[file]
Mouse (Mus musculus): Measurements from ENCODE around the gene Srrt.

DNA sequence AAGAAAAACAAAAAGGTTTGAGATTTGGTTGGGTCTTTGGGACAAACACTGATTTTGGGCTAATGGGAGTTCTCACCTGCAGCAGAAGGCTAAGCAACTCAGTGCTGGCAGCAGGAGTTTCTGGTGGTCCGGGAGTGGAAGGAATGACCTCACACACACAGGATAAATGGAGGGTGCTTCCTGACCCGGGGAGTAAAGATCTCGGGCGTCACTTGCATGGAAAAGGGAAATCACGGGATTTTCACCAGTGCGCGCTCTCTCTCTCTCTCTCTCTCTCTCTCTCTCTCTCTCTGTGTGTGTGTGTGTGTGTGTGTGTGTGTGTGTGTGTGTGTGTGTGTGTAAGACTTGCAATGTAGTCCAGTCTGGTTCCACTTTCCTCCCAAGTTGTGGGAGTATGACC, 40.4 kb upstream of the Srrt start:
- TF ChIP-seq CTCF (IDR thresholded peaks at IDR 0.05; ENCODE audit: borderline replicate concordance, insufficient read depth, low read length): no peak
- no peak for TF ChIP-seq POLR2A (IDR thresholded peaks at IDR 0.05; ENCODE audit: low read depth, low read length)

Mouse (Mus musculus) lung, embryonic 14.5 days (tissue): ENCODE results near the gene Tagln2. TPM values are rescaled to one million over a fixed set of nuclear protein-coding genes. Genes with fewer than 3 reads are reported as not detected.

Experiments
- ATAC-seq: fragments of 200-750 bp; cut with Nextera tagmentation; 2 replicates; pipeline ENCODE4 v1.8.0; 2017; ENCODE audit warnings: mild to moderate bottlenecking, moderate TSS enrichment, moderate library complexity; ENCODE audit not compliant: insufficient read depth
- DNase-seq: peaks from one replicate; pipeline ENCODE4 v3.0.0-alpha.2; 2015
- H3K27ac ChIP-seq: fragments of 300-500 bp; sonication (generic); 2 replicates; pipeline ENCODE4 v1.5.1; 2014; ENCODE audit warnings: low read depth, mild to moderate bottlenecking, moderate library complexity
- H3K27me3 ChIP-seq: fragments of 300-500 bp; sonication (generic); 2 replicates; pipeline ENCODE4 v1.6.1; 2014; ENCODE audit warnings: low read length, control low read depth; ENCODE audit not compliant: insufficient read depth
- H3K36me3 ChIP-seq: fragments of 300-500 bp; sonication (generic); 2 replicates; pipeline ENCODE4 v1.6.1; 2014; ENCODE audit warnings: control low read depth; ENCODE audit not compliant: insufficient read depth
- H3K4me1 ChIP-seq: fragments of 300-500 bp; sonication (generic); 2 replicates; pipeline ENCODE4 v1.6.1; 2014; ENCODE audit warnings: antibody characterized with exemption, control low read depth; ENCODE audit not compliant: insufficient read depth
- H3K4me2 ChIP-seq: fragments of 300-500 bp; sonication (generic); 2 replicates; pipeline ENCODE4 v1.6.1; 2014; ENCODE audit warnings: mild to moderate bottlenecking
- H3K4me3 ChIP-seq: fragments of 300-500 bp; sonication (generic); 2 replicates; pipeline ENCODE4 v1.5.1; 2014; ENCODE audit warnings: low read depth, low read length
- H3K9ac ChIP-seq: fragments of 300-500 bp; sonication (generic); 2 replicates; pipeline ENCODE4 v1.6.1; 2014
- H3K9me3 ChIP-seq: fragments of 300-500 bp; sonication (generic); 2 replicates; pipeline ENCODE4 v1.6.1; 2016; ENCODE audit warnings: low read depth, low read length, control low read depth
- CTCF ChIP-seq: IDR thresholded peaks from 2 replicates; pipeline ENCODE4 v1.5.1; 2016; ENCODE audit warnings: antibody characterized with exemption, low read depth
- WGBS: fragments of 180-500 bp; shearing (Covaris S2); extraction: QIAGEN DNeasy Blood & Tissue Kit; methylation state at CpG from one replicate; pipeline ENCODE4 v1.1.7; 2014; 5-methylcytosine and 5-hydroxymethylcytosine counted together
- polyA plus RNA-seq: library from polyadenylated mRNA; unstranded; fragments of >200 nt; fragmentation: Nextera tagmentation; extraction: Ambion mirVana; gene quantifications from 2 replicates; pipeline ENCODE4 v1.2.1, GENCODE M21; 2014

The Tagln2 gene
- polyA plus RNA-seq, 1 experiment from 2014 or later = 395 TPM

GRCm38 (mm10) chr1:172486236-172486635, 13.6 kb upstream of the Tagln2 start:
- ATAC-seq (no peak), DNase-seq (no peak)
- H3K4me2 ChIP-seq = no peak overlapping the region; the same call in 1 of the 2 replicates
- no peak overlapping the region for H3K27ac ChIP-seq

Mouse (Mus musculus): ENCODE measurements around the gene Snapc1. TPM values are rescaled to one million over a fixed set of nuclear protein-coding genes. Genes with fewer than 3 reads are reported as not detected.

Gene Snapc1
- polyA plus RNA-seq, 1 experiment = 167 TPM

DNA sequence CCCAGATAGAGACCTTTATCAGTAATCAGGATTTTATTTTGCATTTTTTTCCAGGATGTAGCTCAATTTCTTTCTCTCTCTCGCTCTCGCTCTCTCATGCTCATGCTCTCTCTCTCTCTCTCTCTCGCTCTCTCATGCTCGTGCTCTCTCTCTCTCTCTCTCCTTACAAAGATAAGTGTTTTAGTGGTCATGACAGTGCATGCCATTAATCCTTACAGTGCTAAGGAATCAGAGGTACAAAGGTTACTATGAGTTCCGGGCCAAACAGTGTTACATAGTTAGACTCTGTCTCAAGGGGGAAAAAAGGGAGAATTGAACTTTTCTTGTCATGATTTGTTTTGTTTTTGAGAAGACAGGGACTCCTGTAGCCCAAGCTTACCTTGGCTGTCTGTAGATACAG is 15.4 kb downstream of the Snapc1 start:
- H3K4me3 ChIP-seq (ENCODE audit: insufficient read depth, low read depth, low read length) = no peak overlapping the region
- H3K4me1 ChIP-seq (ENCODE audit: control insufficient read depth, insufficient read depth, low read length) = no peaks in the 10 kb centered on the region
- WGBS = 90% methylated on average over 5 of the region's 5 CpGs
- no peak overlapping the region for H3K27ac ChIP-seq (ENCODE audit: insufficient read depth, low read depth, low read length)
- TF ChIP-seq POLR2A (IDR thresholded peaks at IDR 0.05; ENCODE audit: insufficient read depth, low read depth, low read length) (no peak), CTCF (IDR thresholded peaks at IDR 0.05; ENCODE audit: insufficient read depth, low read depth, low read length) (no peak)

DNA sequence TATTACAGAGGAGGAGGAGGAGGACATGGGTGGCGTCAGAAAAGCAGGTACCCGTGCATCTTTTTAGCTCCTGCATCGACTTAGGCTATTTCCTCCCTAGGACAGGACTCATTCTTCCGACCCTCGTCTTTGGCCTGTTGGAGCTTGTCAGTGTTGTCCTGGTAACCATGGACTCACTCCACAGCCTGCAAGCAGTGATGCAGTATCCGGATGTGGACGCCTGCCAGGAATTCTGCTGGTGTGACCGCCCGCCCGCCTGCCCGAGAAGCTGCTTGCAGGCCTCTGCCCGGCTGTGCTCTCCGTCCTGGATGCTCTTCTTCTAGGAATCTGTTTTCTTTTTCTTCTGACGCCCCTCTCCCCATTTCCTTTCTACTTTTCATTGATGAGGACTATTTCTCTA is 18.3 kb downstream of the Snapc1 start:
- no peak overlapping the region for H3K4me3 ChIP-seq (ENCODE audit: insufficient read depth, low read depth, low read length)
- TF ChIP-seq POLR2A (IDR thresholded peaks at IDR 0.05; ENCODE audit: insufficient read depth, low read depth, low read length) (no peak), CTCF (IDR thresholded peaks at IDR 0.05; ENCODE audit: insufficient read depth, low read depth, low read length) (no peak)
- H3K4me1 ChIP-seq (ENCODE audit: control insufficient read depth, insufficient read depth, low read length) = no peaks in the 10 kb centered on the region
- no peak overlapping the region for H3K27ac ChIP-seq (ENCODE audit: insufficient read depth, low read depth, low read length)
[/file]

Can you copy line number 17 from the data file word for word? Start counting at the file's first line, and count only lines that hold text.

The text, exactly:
- CTCF ChIP-seq: IDR thresholded peaks from 2 replicates; pipeline ENCODE4 v1.5.1; 2016; ENCODE audit warnings: antibody characterized with exemption, low read depth